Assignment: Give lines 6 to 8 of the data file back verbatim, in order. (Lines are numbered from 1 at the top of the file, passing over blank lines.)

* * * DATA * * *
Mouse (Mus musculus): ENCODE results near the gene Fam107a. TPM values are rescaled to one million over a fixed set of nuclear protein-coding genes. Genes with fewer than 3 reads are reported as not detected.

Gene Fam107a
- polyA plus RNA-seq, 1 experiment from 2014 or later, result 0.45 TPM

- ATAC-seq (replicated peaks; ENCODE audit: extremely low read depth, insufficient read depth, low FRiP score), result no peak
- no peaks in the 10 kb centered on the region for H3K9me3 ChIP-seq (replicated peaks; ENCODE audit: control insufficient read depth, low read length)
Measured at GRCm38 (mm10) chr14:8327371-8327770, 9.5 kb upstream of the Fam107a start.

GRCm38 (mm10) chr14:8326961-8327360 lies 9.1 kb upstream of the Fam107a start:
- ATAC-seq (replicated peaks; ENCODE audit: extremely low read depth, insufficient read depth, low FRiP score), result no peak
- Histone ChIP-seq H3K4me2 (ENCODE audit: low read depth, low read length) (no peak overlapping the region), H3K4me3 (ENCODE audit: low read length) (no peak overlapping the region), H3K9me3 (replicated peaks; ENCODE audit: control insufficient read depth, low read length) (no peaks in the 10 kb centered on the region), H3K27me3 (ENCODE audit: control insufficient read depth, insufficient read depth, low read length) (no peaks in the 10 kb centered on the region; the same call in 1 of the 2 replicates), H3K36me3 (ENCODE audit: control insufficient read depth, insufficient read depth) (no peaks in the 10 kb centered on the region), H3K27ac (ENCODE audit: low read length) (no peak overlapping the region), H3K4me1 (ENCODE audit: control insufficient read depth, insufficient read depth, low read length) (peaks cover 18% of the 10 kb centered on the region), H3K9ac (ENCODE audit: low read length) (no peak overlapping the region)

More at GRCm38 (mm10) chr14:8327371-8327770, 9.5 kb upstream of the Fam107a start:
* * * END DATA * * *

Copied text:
Measured at GRCm38 (mm10) chr14:8327371-8327770, 9.5 kb upstream of the Fam107a start.

GRCm38 (mm10) chr14:8326961-8327360 lies 9.1 kb upstream of the Fam107a start:
- ATAC-seq (replicated peaks; ENCODE audit: extremely low read depth, insufficient read depth, low FRiP score), result no peak